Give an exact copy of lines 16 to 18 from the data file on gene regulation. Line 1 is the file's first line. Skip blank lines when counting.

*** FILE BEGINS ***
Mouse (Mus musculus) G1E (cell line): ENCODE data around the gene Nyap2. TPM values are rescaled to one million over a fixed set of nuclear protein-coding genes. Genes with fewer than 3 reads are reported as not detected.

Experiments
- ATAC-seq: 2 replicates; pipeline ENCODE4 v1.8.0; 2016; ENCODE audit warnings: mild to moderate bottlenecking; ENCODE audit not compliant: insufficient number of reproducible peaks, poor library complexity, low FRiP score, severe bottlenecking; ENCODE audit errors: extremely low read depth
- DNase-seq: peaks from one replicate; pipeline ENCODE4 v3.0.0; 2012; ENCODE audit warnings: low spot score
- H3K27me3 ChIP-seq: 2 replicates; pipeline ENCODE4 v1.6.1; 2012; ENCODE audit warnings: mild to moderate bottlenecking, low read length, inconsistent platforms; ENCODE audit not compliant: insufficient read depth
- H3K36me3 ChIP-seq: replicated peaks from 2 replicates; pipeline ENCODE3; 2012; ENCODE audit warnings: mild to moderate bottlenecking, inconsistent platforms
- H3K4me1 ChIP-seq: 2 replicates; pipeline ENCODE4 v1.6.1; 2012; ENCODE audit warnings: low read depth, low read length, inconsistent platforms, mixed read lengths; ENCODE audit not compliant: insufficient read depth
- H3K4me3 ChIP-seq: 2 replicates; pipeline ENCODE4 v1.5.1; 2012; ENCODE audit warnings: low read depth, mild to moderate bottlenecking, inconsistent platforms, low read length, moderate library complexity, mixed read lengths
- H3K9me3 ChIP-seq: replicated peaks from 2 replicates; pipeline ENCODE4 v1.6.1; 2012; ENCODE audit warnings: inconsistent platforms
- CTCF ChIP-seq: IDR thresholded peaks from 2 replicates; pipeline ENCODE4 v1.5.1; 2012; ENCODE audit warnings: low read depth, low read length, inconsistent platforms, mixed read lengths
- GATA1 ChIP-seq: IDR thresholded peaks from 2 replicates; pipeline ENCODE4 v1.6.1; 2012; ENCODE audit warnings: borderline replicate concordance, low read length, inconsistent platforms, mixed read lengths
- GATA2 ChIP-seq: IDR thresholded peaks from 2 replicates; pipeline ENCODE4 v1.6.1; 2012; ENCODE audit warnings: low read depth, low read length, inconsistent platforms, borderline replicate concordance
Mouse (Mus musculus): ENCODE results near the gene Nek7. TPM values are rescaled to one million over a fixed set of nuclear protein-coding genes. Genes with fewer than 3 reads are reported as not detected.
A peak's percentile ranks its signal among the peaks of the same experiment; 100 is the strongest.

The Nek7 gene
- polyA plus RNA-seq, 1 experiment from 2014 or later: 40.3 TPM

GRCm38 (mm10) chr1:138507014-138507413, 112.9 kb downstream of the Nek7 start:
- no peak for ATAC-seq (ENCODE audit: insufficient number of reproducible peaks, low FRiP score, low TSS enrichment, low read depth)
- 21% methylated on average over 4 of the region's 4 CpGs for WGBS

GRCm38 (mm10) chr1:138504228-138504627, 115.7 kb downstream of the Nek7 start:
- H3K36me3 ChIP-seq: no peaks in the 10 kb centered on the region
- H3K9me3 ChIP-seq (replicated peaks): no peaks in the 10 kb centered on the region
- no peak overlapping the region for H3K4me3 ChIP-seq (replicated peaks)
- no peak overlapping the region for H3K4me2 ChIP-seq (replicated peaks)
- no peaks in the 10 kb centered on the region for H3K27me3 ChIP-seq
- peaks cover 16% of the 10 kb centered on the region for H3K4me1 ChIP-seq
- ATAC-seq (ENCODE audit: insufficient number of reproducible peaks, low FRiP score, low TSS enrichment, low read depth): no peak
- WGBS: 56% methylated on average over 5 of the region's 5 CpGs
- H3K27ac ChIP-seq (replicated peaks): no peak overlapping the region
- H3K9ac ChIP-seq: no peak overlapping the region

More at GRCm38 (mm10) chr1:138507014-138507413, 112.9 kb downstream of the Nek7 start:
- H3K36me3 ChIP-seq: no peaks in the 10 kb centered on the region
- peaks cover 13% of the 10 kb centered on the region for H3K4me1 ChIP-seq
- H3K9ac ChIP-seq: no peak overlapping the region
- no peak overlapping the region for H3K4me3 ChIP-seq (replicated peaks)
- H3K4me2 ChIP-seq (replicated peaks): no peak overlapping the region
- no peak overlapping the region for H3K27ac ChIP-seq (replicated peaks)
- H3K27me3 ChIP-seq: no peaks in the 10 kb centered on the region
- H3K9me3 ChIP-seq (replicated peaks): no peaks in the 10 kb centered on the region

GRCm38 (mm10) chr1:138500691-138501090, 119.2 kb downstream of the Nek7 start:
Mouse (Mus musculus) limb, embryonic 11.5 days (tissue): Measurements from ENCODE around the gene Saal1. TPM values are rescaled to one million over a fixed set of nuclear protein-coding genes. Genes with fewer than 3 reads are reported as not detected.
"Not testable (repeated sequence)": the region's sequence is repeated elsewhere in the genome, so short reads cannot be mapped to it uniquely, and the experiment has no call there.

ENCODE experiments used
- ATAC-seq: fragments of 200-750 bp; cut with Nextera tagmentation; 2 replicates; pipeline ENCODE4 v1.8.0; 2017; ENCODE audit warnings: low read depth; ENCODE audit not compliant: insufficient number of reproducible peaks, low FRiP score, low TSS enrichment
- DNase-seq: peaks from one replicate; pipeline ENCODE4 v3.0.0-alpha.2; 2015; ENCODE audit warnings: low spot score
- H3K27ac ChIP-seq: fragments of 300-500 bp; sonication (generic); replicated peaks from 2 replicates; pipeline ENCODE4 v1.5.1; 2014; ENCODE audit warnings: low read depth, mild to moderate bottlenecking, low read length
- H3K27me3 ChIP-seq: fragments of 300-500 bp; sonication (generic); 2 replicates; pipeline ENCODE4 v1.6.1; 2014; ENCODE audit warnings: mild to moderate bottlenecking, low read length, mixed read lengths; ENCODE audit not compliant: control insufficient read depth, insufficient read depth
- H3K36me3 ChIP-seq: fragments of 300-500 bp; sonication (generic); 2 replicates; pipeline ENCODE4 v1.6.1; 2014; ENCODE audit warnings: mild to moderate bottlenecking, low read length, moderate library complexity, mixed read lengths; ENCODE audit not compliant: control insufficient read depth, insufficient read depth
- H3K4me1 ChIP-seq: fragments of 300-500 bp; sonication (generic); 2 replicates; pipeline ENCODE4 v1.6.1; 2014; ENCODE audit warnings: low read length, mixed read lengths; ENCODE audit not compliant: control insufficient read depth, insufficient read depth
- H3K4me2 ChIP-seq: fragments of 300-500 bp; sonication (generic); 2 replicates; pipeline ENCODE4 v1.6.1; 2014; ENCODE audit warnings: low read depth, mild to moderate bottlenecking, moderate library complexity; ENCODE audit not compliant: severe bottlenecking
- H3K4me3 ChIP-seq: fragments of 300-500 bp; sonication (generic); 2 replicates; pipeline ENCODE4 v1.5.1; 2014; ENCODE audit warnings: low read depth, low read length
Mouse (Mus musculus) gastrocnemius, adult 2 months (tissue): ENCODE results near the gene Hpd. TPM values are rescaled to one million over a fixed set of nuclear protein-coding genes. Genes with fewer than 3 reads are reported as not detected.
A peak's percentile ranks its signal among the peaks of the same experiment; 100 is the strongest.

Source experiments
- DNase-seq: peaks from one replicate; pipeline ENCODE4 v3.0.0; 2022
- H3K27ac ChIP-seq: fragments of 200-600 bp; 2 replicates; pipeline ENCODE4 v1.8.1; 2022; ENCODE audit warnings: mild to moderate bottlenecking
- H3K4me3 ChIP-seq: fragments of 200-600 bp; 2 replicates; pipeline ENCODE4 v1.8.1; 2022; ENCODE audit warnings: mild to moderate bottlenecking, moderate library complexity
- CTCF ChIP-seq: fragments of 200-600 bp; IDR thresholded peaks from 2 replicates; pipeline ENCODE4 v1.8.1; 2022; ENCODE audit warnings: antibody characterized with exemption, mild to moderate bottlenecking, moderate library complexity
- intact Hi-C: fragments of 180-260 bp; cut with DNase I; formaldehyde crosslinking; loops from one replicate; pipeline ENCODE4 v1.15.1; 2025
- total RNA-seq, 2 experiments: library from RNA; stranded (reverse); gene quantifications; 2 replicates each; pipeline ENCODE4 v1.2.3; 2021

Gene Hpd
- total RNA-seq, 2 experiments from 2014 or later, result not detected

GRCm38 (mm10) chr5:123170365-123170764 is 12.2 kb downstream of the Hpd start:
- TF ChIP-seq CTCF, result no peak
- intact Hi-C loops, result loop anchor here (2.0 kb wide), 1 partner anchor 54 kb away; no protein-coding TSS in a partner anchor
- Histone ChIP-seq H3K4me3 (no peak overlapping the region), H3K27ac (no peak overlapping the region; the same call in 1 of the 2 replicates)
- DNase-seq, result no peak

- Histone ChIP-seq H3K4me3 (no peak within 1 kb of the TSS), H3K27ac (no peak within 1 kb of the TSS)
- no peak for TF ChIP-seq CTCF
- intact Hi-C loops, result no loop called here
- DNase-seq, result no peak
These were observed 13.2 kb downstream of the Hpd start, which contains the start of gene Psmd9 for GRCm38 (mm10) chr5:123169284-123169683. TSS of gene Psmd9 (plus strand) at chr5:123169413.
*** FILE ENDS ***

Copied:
- polyA plus RNA-seq, 1 experiment from 2014 or later: 40.3 TPM

GRCm38 (mm10) chr1:138507014-138507413, 112.9 kb downstream of the Nek7 start:
- no peak for ATAC-seq (ENCODE audit: insufficient number of reproducible peaks, low FRiP score, low TSS enrichment, low read depth)